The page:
If you like to shop online, you can find many of your favorite stores on GoodShop.com. If you shop in your favorite store through GoodShop, the store will donate a percentage of your purchase to Wynfield Christian Academy. Just go to Goodshop.com and click on your favorite store. You are then sent to your store’s website, but with a code attached to your entry that notifies the store that you are shopping for WCA. Shopping online is easier and often cheaper than in a brick and mortar store. Now do your shopping online, and help a DeafBlind Hope client live more independently.

If you don’t search the internet much or shop online, you can also help by just going to the grocery store. We all have to go to the grocery store some time. WCA is enrolled in two programs from companies such as Campbell’s and Pillsbury where they will donate to WCA if you buy their products. You simply clip and save coupons from these products. After you have saved a few coupons, mail them to WCA. We sort them and redeem them for cash and merchandise. The two programs are Labels for Education sponsored by Campbell’s companies and Box tops 4 Education sponsored by Pillsbury and General Mills companies. You can find out more from their web sites: Labels for Education and Box Tops 4 Education. I understand that many of you, like me, are budget conscious and buy generic. However, check out the brand names for the products you buy and see if any participate in these two programs. If so, just consider if you can afford the extra cents for a good cause.

DeafBlind Hope is definitely a worthy cause. I invest my life in it, so I know. The DeafBlind are the least helped population whose expenses far outweigh many disabled’s expenses. You can do a lot to help a DeafBlind person get the training and equipment they need to be independent and productive. WCA’s DeafBlind Hope program strives to keep zero administrative costs to allow all donations to go to the clients who need them. You or your organization can help in many ways. Many have held unique fundraisers for our purposes such as t-shirt sales, craft festivals, music festivals, etc. You can find out more at DeafBlind Hope. Whether you search the internet, shop, clip and save, or whatever other ideas you can think up, you will be helping some truly wonderful people. Regardless to how you help, you can also pray for our mission, and spread the word about DeafBlind Hope.

Links for Eligible Products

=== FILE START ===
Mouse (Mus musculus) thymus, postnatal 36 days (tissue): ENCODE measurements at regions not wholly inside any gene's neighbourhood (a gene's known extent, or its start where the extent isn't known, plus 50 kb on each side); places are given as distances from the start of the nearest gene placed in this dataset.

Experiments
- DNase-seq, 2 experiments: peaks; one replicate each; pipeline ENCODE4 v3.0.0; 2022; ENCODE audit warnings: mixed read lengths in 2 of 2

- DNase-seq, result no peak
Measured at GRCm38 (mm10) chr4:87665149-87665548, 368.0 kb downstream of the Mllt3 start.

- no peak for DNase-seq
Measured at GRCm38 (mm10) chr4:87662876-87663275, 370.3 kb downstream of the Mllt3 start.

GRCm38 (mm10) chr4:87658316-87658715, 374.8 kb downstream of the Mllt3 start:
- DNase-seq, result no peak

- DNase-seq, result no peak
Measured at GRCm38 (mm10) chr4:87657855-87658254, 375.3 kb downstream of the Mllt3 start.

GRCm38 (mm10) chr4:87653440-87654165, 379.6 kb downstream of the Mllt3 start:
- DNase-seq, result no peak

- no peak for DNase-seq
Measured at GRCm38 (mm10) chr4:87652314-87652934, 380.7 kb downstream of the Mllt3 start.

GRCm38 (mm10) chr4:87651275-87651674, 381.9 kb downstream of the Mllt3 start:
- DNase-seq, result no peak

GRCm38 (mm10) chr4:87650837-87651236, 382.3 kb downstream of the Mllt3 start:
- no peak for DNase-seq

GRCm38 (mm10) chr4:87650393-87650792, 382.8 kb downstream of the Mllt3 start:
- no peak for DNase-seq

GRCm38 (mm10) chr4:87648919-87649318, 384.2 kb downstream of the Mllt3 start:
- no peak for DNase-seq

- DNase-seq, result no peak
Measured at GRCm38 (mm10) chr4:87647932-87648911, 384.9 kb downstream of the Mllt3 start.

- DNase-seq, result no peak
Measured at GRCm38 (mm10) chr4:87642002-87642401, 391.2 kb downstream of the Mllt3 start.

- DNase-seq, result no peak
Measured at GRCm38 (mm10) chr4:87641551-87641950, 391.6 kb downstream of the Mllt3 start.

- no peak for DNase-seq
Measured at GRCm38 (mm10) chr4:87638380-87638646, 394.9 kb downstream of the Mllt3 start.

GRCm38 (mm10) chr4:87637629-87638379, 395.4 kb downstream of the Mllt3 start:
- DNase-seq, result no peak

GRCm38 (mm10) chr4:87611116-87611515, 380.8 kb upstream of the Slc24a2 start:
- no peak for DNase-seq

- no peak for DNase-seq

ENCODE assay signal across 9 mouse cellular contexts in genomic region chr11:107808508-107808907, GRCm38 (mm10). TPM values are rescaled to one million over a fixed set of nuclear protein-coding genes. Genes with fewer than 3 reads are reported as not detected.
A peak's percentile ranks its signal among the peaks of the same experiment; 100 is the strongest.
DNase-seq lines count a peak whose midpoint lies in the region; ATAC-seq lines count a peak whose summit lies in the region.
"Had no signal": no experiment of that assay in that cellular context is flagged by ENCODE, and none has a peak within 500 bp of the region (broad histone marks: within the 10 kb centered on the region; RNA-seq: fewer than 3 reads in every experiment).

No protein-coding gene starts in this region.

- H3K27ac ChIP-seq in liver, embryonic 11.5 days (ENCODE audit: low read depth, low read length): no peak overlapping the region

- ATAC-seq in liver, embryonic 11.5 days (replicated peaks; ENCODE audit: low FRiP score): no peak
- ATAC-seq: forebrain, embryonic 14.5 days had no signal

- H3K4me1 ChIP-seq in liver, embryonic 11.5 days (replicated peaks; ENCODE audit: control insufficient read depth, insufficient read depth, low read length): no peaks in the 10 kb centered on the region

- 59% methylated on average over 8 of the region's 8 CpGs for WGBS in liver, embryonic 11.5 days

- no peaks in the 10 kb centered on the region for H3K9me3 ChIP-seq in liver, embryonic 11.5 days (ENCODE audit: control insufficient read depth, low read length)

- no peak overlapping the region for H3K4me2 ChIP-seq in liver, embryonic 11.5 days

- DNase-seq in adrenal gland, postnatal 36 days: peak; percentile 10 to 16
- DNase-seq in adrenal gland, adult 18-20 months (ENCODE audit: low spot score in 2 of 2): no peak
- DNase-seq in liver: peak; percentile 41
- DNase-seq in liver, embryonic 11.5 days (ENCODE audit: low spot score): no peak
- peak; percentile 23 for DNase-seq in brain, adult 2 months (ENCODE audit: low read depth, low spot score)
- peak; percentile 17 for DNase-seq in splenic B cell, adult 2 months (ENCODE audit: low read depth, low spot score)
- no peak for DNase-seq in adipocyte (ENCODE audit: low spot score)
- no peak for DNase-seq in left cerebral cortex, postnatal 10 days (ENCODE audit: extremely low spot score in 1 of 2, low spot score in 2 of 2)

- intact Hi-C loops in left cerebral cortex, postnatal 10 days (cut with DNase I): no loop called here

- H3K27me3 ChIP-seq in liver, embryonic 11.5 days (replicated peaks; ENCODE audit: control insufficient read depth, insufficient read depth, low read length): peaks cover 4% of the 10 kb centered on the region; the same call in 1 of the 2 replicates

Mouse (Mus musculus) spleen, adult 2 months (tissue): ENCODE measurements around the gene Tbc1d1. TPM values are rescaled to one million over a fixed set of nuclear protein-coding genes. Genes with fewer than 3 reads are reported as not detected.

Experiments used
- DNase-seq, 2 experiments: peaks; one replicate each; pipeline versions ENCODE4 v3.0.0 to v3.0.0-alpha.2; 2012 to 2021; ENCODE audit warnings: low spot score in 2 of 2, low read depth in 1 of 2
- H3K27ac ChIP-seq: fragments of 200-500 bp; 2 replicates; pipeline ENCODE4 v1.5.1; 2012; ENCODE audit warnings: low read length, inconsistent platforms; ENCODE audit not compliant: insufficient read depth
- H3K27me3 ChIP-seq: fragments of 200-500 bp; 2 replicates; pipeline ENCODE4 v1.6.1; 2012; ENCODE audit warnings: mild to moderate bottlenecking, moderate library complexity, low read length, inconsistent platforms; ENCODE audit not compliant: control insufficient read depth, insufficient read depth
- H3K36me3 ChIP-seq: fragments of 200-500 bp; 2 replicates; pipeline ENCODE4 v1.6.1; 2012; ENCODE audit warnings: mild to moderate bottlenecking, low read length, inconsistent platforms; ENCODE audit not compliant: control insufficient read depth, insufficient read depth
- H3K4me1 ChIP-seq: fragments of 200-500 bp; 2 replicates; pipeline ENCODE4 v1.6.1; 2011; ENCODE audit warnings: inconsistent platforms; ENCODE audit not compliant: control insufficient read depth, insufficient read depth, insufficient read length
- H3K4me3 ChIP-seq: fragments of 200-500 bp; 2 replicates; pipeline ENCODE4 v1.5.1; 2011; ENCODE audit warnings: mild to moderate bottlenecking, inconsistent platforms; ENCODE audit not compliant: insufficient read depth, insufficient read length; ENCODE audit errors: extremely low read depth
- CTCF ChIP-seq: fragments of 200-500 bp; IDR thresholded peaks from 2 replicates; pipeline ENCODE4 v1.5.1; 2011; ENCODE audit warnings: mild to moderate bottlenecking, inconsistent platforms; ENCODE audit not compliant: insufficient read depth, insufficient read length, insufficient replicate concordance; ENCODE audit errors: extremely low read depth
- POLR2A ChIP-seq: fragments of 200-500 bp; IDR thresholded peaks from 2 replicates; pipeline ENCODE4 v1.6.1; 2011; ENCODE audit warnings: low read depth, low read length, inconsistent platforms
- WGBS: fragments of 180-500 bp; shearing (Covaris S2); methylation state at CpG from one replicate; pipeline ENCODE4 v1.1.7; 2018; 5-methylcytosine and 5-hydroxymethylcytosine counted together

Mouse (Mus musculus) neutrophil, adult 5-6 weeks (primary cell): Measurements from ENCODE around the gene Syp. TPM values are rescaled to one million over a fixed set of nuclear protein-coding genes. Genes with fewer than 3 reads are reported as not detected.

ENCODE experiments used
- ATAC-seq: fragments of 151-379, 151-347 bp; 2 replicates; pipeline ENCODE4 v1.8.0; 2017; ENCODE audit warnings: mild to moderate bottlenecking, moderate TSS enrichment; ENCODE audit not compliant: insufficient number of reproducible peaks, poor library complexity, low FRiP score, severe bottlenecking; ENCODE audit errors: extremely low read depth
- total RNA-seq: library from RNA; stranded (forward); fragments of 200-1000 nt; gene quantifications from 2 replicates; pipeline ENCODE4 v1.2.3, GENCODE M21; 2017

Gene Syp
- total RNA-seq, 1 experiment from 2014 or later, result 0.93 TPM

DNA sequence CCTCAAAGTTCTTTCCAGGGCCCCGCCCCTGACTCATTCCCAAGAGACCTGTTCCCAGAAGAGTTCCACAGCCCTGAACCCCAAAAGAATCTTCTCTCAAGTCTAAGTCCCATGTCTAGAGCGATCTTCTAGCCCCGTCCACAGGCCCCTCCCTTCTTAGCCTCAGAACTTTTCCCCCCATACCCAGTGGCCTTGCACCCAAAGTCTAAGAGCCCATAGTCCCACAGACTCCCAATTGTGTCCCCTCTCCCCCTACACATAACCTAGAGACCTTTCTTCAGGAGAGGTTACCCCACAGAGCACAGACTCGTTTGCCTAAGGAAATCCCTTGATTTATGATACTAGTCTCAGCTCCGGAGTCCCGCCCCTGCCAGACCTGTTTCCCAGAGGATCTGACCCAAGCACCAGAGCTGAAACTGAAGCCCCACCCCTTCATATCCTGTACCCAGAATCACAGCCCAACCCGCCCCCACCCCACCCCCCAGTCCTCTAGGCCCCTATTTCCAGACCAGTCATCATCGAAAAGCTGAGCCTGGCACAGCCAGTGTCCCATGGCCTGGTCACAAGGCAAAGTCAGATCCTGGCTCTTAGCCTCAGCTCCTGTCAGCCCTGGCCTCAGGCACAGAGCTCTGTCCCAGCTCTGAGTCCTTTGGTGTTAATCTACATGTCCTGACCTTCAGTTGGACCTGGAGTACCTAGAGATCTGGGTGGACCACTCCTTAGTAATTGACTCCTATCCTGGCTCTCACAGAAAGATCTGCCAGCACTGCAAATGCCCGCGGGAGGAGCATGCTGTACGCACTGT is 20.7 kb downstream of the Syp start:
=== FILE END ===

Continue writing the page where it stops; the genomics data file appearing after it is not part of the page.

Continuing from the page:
Labels for Education

Boxtops 4 Education

Mail coupons to:
Wynfield Christian Academy
143 Williamson Dr.
Macon, GA 31210

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Well, today we got up all excited. We did a morning walk around the campus after breakfasts. Then we headed in to wait our turns for hearing our dog’s medical records. I brushed Joe while I waited. Then Kate came into my room and read every single word of the paperwork. Little Joe had all his vaccinations, neutering, and dewormings with no problems. The school tried to implant a microchip for possible identification as a backup to tatoos and tags. It was noted that Joe’s body rejected his twice, so they gave up. Little Joe doesn’t have a microchip. Oh well, I will just hang on to him even tighter. I was given all meds, information, etc. on how to care for him and when to take him to the vet for check ups. The school recommends every 6 months for a working dog because of the extra stress the body is under. That won’t be a problem.
After lunch, we stayed in the dining hall as Kate and Katie read all the access laws, contract, and other information in our take home pack. It took all afternoon with all of the questions. Finally, late in the afternoon just after supper, I had my turn. Kate came into my room, read the entire contract again for me. Asked if I had any questions, and with excited hands, I signed my name where Kate placed her finger on the paper for me to follow. That was that. Little Joe was all mine. Kate left and Joe and I had a victory dance in the room. He was so excited that I was so excited. We just hung out in everyone’s rooms back and forth the rest of the night. Little Joe and I put out the lights about midnight.
Oh, he is mine!!